Global self-esteem is a component of individual personality that has an impact on decision-making. Global self-esteem is defined as a general attitude of individuals regarding their own worth1. Low global self-esteem affects depression significantly2, and is related to risky behavior3; that is, global self-esteem is an influential predictor of mental and physical health.

Decision-making has social and non-social aspects. Many studies about the impact of global self-esteem on decision-making have focused on social aspects based on sociometer theory4. Individuals with a high global self-esteem tended to evaluate themselves more favorably than their partners’ rating5,6. On the other hand, individuals with lower global self-esteem believed that they received less positive feedback from peers indicating that they were liked or disliked7. Moreover, people with lower global self-esteem/higher anxiety showed greater self-other differences; namely, they preferred more risk-averse choices for personal decisions than that for others’ decisions8,9. In short, people with low global self-esteem tend to underestimate their own value, in response to feedback in social situations, compared to people with high global self-esteem.

However, there is also the possibility that individuals with lower global self-esteem underestimate reward and value equally, in both social and non-social situations. The relationship between global self-esteem and Behavioral Activation System (BAS) is notable. BAS is a model of appetitive motivation causing movement towards goals or rewards, assessed by the BAS scale10 which has 13 items (e.g., “When I see an opportunity for something I like, I get excited right away”). Some studies show that global self-esteem is positively related to BAS in self-report questionnaires11,12. These studies indicate that individuals with different global self-esteem have different responses to rewards. If people with lower self-esteem underestimate a received reward, a behavioral change by the reward has to be low even in actual decisions. The extent to which reward changes decisions was defined as reward sensitivity in our study. To our knowledge, there is no study to measure the relationship between global self-esteem and reward sensitivity behaviorally. In order to better understand the impact of global self-esteem on decision-making, it is necessary to investigate whether global self-esteem and reward sensitivity are correlated in terms of actual decision behaviors.

In general, computational models have been used to investigate decision-making13,14. One of the traditional computational models is the Q-learning model15, which has focuses on expected value and is quite successful in predicting choice behavior. In the learning paradigm, expected value and salience value might contribute to decision biases. Humans can learn about different payoffs through experience16,17. In addition, salience value affects decision biases and preference reversal under certain conditions18. Therefore, we should discuss global self-esteem and reward sensitivity by considering the impact of expected value and salience value. We adopted the maximum value as the salience value because maximum value, or large variance, was used for saliency in a previous study18.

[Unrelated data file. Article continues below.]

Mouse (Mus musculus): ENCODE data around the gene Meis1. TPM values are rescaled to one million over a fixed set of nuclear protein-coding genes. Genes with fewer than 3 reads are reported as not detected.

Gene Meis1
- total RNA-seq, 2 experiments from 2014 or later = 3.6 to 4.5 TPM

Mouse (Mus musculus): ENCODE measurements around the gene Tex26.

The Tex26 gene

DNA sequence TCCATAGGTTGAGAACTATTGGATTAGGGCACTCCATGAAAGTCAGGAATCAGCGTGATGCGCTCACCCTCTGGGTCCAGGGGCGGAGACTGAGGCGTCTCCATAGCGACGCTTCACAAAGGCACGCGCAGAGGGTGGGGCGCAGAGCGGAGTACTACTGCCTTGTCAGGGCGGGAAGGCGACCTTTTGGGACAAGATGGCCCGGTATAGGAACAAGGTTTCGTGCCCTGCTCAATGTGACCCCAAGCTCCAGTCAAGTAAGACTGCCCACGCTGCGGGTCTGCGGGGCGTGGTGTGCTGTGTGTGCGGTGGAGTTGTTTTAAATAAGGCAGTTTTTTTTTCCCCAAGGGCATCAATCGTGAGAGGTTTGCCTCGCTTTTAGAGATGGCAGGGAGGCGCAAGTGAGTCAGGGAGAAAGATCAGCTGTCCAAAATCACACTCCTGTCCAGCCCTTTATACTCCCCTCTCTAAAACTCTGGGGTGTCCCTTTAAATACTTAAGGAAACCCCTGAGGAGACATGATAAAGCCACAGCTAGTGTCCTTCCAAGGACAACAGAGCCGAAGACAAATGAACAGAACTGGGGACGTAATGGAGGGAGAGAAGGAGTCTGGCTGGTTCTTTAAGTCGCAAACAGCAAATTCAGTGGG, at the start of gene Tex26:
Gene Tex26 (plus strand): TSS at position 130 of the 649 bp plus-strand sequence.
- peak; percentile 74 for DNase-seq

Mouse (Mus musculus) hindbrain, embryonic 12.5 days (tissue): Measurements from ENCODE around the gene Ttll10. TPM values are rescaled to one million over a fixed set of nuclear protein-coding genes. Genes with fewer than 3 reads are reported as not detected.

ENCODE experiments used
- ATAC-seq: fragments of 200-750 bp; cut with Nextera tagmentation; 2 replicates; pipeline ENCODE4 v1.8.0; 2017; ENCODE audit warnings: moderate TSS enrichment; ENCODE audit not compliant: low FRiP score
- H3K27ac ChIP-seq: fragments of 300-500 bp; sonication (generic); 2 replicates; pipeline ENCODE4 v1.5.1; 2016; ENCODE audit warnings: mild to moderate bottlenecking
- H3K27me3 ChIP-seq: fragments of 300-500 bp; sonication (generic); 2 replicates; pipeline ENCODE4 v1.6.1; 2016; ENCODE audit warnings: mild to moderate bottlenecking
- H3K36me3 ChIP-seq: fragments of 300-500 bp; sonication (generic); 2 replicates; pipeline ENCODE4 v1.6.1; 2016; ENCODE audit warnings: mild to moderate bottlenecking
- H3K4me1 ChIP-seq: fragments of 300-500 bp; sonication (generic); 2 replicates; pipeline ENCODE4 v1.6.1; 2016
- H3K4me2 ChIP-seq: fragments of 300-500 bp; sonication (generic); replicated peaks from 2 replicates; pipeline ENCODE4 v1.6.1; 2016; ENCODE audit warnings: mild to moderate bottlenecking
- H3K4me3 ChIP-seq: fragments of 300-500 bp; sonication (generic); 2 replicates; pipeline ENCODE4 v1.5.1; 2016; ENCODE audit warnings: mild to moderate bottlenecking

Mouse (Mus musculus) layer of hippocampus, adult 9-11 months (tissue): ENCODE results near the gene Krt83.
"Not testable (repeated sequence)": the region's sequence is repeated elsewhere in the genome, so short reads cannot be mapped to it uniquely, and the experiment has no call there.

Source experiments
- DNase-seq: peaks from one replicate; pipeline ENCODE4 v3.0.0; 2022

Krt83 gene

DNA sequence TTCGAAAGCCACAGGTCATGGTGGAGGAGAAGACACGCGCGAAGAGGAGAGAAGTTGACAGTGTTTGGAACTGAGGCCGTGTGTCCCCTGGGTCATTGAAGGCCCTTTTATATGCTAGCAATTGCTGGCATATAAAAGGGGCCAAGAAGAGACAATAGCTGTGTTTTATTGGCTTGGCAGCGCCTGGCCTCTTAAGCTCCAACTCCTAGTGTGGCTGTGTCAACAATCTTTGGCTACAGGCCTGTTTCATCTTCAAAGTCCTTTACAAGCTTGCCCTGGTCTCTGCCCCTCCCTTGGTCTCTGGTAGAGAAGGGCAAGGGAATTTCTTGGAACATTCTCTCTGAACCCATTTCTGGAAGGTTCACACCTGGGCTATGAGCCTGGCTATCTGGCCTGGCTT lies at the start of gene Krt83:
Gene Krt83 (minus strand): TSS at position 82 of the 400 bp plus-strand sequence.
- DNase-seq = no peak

In our study, we first examined the effects of expected value and salience value on learning under uncertainties, and then investigated the relationship between global self-esteem and reward sensitivity under the condition in which learning was affected, by using the Q-learning model15.

Materials and methods


We calculated the required sample size using G*Power19,20 and we needed 34 participants for an alpha of 0.05, a power of 0.80, and an effect size of 0.4. The effect size was defined based on the results of previous studies (e.g. the correlation coefficient between self-esteem and BAS with social desirability controlled was 0.5412, that between self-esteem and learning goal orientation was 0.421). Therefore, we recruited thirty-seven participants (17 women and 20 men) with a mean age of 21.57 years (standard deviation, SD = 1.83) and all of them completed the task. All participants were right-handed, native Japanese speakers. They were all mentally healthy as determined through self-report.

This study was approved by the research ethics committee of University of Tokyo. The experiments were carried out in accordance with relevant guidelines and regulations based on the Declaration of Helsinki (1964). All participants provided written informed consent. After the experiment, they received monetary compensation for their time.


Participants answered questionnaires by the day of the experiment. The questionnaires included several scales, but we focused on the Rosenberg global self-esteem Scale (RSES)1. RSES is a questionnaire that assesses a person’s overall evaluation of his or her self-worth and is widely used to measure global self-esteem. It consists of 10 items, such as ‘On the whole, I am satisfied with myself’. We used the Japanese version22 and all responses were made on 5-point Likert-type scale (1: strongly disagree, 2: disagree a little, 3: neither agree nor disagree, 4: agree a little, and 5: strongly agree).

On the day of the experiment, participants were instructed for a task and engaged in a short training task to understand the flow of the behavioural task. After that, they were given the task whose duration was about one hour.

Experimental task

Participants performed the behavioral task in which they chose from among different visual stimuli displayed on a computer monitor to get rewards. Participants were instructed to choose one of the stimuli to increase the total reward as much as possible. While participants were told that payoffs depended only on the visual stimuli, not its location or their history of choices, they were never informed about the payoffs associated with the different stimuli and had to estimate them from experience.